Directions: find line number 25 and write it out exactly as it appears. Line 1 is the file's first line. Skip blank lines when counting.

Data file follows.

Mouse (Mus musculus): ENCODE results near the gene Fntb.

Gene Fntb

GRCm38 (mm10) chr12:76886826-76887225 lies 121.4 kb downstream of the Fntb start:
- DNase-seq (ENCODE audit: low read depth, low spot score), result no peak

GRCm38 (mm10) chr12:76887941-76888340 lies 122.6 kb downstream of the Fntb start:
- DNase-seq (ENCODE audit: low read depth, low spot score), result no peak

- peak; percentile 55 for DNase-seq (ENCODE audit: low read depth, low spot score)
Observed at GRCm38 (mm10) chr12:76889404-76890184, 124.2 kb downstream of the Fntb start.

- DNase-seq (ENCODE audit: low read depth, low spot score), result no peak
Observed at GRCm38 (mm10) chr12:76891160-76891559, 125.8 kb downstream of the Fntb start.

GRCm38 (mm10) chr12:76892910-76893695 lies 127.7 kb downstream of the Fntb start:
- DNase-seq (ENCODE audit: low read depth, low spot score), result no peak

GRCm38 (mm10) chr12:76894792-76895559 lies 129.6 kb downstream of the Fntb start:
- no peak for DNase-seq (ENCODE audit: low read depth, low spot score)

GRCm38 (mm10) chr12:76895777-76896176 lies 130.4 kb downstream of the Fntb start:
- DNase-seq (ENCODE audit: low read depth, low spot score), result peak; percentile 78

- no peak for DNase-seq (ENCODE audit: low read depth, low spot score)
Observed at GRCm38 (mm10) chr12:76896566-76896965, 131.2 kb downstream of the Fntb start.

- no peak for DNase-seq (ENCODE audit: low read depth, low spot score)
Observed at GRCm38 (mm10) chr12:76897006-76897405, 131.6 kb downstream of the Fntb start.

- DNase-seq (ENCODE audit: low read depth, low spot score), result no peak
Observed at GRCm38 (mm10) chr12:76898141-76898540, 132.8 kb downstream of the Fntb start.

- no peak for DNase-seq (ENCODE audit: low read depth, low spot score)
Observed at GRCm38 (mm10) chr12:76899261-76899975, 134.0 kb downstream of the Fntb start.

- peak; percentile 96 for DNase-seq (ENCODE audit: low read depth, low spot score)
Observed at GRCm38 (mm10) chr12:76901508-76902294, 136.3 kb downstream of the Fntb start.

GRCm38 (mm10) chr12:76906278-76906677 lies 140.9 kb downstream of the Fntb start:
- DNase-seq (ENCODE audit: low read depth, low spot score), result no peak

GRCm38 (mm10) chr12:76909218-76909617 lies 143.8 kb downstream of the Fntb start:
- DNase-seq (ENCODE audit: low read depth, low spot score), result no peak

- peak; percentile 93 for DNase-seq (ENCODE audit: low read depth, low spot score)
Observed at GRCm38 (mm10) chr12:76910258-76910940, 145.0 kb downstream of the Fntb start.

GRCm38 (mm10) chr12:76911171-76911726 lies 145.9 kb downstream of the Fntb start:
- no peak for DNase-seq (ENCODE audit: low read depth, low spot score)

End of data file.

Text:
- peak; percentile 96 for DNase-seq (ENCODE audit: low read depth, low spot score)